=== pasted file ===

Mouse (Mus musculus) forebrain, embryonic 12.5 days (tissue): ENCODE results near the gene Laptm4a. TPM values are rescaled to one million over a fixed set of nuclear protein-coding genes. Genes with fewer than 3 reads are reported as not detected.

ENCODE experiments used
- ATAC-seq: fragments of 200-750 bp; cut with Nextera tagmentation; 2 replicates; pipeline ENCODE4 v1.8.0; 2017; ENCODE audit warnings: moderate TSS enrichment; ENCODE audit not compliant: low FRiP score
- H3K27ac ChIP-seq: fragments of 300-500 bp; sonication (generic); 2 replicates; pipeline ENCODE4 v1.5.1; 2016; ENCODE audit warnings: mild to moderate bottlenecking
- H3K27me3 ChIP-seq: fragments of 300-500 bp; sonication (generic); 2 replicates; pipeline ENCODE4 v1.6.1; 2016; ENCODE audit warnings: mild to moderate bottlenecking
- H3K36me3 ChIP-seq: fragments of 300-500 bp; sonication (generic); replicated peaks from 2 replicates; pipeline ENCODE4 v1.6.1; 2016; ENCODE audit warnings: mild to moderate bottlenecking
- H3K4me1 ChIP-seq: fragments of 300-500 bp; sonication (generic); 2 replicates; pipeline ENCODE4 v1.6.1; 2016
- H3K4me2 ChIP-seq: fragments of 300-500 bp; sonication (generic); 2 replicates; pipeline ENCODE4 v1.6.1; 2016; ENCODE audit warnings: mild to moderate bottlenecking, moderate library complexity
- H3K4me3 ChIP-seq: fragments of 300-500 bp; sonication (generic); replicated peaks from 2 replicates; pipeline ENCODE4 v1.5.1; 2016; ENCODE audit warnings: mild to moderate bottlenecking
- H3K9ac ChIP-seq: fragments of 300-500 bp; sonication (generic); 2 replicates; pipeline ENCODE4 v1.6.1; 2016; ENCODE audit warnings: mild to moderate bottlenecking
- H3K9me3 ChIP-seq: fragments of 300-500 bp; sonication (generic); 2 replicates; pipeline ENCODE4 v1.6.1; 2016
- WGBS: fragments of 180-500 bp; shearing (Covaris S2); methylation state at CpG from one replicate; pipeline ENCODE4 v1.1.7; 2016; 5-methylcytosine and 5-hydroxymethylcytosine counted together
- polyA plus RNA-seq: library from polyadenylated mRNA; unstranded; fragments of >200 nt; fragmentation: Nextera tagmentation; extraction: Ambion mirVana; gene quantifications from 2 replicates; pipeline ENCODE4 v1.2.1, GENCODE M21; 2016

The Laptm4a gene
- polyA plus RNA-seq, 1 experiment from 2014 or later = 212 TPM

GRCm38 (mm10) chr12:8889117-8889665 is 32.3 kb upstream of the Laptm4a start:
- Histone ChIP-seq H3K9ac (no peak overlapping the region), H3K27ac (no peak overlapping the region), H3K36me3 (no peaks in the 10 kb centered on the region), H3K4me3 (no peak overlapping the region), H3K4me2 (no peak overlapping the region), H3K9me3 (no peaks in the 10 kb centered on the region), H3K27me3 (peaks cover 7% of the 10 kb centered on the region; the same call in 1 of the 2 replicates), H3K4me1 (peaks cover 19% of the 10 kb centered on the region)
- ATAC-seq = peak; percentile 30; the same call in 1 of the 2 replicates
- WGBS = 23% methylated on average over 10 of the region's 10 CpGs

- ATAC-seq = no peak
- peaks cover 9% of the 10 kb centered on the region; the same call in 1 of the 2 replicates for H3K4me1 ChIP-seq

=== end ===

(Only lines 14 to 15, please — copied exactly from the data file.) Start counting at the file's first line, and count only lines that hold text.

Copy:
The Laptm4a gene
- polyA plus RNA-seq, 1 experiment from 2014 or later = 212 TPM